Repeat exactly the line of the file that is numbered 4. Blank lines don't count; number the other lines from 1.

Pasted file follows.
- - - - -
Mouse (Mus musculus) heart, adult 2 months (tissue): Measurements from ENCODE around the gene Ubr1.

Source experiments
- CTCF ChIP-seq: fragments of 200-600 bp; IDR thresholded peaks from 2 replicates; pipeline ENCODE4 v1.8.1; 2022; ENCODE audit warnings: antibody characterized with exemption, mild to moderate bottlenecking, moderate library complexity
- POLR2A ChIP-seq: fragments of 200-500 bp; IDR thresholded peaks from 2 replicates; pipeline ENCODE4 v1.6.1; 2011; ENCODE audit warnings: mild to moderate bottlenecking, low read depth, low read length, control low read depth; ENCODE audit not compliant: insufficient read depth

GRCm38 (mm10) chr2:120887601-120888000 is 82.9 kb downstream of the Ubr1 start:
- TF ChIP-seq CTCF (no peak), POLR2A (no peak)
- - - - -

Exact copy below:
- POLR2A ChIP-seq: fragments of 200-500 bp; IDR thresholded peaks from 2 replicates; pipeline ENCODE4 v1.6.1; 2011; ENCODE audit warnings: mild to moderate bottlenecking, low read depth, low read length, control low read depth; ENCODE audit not compliant: insufficient read depth